Much to the consternation of our allies, President Trump withdraws from the Iran nuclear deal. WTI crude adds another 1.5% (up 17% y-t-d) this week to the high since November 2014. Iran and Israel moved closer to direct military confrontation. With even 40% rates unable to staunch the bleeding, a stunned Argentine government warily negotiates an IMF bailout. Italy's far right and far left parties - both populist, anti-establishment, anti-euro and anti-immigration - begin negotiations to form a coalition government. Malaysians elect 92-year old Mahathir Mohamad, ending the 60-year reign of the Barisan Nasional party (including Mahathir as prime minister between 1981 and 2003).

Some astounding developments, but not enough these days to shake financial markets. Why fret a complex and increasingly unstable world, not with the timely return of Goldilocks. She's back… Headline U.S. April CPI was up 0.2% vs. expectations of 0.3%. Core CPI was up only 0.1% against expectations of 0.2%. April Import Prices were up 0.3% vs. estimates of 0.5%. Forget surging energy prices, rather quickly the rosy narrative shifts to peak inflation.

May 11 - Reuters (Howard Schneider): "St. Louis Federal Reserve Bank President James Bullard on Friday spelled out the case against any further interest rate increases, saying rates may already have reached a 'neutral' level that is no longer stimulating the economy… 'We should be opening the champagne here,' not raising interest rates with unemployment low and inflation in no seeming danger of accelerating, Bullard said… 'The economy is operating quite well right now.'"

I suggest the Fed and global central bankers hold back on carting out the bubbly. "Opening the champagne" is reminiscent of Citigroup CEO Chuck Prince's summer of 2007 "still dancing." Bullard focuses on traditional yield curve analysis. "I would say the yield curve inversion is getting close to crunch time." "The yield curve inversion would be a bearish signal for the US economy if that develops."

I would argue the yield curve has become an especially poor indicator for gauging the appropriateness of monetary policy or predicting imminent recession. "Whatever it takes" monetary management fundamentally altered the structure of global interest rates. Long-term bond prices now incorporate a significant premium based on the expectation for aggressive future rate cuts and bond purchase programs (QE). And the longer the artificially depressed interest rate structure fuels Bubble excess, the greater the long-term bond premium (lower yields) and the flatter the curve. Bubble Dynamics

Bullard proffered additional interesting analysis: "'This is an equilibrium process, not an inflationary one,' Bullard said, and 'it is not necessary to disrupt' it with higher interest rates."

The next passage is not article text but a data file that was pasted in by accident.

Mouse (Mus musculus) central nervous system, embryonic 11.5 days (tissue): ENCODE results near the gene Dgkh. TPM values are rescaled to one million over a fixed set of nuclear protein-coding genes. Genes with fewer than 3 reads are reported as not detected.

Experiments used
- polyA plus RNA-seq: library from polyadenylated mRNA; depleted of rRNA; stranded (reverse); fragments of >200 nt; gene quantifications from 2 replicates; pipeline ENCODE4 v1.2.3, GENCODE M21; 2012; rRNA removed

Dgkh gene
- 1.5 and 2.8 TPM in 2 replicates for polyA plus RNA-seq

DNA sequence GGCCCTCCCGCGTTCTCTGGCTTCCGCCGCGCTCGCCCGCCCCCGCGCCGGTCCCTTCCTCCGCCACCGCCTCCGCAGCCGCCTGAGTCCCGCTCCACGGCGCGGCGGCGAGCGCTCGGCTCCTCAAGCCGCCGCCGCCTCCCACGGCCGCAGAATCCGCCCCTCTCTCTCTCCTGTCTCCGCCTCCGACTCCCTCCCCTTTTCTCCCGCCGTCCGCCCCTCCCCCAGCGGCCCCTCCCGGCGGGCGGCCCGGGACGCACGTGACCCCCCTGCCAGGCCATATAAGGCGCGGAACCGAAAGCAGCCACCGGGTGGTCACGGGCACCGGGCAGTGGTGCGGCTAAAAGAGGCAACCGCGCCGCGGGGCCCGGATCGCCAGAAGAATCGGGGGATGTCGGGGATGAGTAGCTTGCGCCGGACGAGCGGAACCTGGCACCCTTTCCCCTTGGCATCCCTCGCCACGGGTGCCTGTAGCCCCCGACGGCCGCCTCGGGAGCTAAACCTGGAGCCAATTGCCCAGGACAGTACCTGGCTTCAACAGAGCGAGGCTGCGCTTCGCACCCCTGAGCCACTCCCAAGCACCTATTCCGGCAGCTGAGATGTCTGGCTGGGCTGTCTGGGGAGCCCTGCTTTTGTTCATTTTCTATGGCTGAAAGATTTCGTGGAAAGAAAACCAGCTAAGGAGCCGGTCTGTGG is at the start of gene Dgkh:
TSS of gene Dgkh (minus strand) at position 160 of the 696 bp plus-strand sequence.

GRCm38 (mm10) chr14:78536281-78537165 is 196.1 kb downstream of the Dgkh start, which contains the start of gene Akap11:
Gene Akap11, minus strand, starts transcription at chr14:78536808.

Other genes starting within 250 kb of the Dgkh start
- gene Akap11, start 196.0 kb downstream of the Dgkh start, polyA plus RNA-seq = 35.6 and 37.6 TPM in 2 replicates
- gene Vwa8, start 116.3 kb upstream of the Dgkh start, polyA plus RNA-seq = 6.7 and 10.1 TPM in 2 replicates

"Equilibrium" with short-term rates between 1.5% and 1.75% - with the Fed having avoided actually tightening financial conditions? Equilibrium with annual Current Account Deficits approaching $500 billion? With the Dow up 18.5% over the past year and the Nasdaq Composite surging almost 21%? With historically low housing inventory and home price inflation significantly above after-tax borrowing costs - and accelerating? With the unemployment rate at 3.9% and businesses struggling to find qualified applicants? With Trillion dollar U.S. fiscal deficits in the offing? With the ECB and BOJ still monetizing debt in large quantities? With 10-year JGB yields at five bps and Italian yields at 1.87%? With still Trillions of negatively-yielding debt instruments globally? Equilibrium with most central banks around the world hesitating to tighten policy - with global monetary policy nowhere in the vicinity of a semblance of normality? Disequilibrium.

May 10 - Financial Times (Robin Wigglesworth): "The investor withdrawal from emerging markets accelerated over the past week, with equity funds suffering their worst outflows in nearly a year and bond funds losing money for a third week running - the longest streak of withdrawals since late 2016… EM equity funds had outflows of $1.6bn in the seven days to May 9, the first weekly outflow since February and the biggest since August 2017… Fixed-income funds focused on the developing world saw their outflows accelerate. Investors withdrew $2.1bn from EM bond funds, the third consecutive week of outflows and the worst one since February. EM debt funds have now suffered outflows of more than $4bn since mid-April."

A decade of ultra-easy monetary policies has ensured deep structural maladjustment. Importantly, "activist" policies have nurtured way too much "money" playing global risk assets. Indeed, global financial speculation has become one historic Crowded Trade. And too much "money" in the game alters market dynamics. The bastardized yield curve is one momentous manifestation. Serial market boom and bust dynamics is another.